Sloane Stephens' Coach on 'Creative' Ways They Kept Up Her Training Regimen amid Pandemic
Sloane Stephens had to think outside of the box when it came to staying competition-ready throughout the coronavirus pandemic.
The American player, who competed in both the U.S. Open and the French Open this year, had to “be creative” when it came to her fitness routine, her coach Kamau Murray tells PEOPLE.
During the three-month shutdown, when tennis courts around the country were also closed, Stephens “created a home gym and worked out every day,” says the Tennis Channel contributor.
“Of course we couldn’t see each other so we were forced to use FaceTime to do check-ins and watch hitting sessions she had with other players,” he adds, noting that while “impressive,” the training experience wasn’t the same.
“There are soo many cause and effect relationships that take place with every shot, and it is impossible to do it at a world-class level over FaceTime,” he explains.
Although the pandemic made getting on the court difficult, there was still plenty to work on.
“Most of the work is done off the court at the pro level,” Murray explains. “Physical and mental fitness are 90 percent of the job and both can be worked while tennis clubs are shuttered.”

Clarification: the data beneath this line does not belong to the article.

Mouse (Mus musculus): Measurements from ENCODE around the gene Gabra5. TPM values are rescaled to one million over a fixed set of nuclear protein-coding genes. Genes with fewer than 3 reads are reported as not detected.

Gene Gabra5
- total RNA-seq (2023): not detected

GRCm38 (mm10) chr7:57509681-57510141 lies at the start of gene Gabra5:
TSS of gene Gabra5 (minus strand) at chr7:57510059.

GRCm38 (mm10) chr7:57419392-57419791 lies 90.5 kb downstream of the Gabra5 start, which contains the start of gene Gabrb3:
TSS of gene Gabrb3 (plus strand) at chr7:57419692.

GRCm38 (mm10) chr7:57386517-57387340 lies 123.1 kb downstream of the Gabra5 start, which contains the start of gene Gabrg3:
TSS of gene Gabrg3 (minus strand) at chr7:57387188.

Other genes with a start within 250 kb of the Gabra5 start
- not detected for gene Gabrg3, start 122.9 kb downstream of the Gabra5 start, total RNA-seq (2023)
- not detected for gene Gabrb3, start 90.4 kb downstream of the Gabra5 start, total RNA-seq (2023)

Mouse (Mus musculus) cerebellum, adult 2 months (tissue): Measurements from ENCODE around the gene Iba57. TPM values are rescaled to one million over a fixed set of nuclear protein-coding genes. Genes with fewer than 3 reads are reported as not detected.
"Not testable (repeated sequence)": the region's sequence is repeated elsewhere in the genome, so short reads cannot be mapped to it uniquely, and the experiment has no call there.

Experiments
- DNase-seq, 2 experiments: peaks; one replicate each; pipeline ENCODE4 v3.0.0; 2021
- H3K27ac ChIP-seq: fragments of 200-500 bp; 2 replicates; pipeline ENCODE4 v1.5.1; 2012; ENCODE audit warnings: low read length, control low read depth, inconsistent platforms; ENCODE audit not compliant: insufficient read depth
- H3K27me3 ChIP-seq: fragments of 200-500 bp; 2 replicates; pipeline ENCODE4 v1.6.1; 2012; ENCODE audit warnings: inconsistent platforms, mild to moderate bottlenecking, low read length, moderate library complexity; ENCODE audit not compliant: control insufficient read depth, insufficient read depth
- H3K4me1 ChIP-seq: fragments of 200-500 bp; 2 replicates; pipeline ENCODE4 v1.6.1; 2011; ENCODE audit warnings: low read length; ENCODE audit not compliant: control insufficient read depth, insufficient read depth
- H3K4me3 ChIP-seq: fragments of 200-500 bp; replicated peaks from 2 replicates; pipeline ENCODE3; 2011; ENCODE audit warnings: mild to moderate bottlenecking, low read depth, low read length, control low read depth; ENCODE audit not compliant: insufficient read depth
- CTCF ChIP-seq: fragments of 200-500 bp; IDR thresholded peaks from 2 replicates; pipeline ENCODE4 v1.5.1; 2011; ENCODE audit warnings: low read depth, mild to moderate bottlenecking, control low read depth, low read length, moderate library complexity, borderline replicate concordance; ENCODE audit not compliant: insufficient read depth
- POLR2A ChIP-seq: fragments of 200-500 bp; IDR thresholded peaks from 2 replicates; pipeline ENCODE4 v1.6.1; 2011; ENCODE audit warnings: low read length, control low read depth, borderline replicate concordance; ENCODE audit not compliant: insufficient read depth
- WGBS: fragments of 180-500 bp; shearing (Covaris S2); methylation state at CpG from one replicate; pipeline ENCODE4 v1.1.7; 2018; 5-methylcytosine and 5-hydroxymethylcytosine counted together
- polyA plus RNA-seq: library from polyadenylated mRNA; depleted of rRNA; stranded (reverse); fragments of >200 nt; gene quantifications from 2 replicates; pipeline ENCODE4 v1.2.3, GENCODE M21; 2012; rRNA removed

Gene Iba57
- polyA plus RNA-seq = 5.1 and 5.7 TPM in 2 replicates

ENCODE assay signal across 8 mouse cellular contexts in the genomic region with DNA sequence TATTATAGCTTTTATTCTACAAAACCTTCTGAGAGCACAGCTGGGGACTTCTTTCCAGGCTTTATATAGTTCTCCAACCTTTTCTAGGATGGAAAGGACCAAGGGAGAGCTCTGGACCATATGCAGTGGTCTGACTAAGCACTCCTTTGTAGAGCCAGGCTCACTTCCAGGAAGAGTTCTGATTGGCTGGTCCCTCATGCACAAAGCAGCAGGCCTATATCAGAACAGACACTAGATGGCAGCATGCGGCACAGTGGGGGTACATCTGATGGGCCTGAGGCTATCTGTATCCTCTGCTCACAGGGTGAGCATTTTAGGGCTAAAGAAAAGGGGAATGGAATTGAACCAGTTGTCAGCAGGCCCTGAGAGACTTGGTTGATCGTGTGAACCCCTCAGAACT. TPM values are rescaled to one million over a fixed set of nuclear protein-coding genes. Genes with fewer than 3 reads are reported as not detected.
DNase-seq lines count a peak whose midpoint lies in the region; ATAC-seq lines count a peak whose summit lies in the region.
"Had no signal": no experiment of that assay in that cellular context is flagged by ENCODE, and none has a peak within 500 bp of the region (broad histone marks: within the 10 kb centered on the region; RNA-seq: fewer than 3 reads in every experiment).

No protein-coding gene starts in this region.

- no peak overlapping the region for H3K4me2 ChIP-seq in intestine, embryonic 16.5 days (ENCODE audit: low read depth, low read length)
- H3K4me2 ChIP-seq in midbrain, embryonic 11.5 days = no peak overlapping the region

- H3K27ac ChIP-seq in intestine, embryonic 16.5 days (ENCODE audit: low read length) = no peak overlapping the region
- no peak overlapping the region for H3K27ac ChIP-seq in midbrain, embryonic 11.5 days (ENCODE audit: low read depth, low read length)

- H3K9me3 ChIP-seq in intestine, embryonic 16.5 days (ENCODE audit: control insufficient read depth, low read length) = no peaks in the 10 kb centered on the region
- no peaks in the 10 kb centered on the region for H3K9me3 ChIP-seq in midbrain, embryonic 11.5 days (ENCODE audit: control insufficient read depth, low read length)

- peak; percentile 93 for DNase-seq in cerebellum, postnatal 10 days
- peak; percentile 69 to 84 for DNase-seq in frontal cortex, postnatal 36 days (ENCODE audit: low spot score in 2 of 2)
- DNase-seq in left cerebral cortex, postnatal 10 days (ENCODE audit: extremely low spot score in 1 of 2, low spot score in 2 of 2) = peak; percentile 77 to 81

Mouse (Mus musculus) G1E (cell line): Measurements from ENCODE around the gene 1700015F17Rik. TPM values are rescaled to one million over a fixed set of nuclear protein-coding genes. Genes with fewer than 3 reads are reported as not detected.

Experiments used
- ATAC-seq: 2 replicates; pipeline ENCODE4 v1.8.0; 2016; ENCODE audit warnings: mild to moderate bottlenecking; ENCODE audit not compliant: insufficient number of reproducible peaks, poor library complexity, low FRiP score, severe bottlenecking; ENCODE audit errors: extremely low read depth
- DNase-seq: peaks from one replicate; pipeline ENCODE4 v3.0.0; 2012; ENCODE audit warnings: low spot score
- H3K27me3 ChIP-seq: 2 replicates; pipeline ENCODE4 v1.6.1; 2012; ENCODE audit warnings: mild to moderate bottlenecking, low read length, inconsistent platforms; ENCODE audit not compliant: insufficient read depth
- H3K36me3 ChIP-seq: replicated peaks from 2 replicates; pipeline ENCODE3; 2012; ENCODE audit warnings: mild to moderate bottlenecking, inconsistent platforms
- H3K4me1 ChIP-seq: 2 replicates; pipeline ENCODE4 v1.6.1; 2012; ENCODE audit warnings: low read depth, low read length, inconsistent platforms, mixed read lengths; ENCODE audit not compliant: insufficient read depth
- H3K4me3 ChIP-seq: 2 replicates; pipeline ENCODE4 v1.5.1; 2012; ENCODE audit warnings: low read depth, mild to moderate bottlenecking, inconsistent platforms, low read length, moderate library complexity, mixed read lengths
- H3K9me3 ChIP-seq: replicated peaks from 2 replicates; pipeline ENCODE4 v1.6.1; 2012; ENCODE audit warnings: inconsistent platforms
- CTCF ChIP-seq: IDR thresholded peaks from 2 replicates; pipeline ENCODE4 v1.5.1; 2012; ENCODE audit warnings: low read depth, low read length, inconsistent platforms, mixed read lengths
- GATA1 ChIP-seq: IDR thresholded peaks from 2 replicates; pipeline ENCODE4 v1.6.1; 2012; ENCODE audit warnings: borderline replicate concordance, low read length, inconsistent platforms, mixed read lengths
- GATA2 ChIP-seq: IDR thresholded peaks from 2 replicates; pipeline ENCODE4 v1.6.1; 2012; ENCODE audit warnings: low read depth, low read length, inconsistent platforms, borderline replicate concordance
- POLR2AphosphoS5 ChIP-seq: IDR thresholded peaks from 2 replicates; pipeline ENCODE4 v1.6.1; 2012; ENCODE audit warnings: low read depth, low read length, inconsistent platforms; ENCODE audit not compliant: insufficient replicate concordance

The break from competitive tennis also allowed players to “spend time with their families, work on their brands, and work on improving specific parts of their games that cannot be worked on from week to week while traveling from tournament to tournament.”
Murray also says he feels “encouraged” about Stephens' performances as of late, despite a number of difficult matches.
“We had a few tough draws,” he notes, specifically mentioning her U.S. Open match-up against Serena Williams, which she lost in three sets. Despite a dominant performance in the first round of the French Open, Stephens lost in the second round on Thursday.
“The best thing about this sport is that every week is a new opportunity,” adds Murray.
As for what fans can expect from this year’s French Open, Murray says that while there will be “smaller crowds,” that may work to the advantage of younger players “who are used to playing smaller events and not accustomed to using the crowd in key moments.”
“We saw that in the U.S. Open in the early rounds,” he adds, noting that as players have gotten to play more matches this year, he believes “there will be fewer upsets” and expects that top-rated seeds will be able “to hold [on] longer than they have in the past four events.”
Tennis Channel’s live, main-draw television coverage runs through the women’s doubles final on championship Sunday, Oct. 11. Along the way the network will show the men’s and women’s singles and doubles semifinals. Tennis Channel will show same-day encores of the men’s and women’s singles and doubles finals again in 2020.
Source: Read Full Article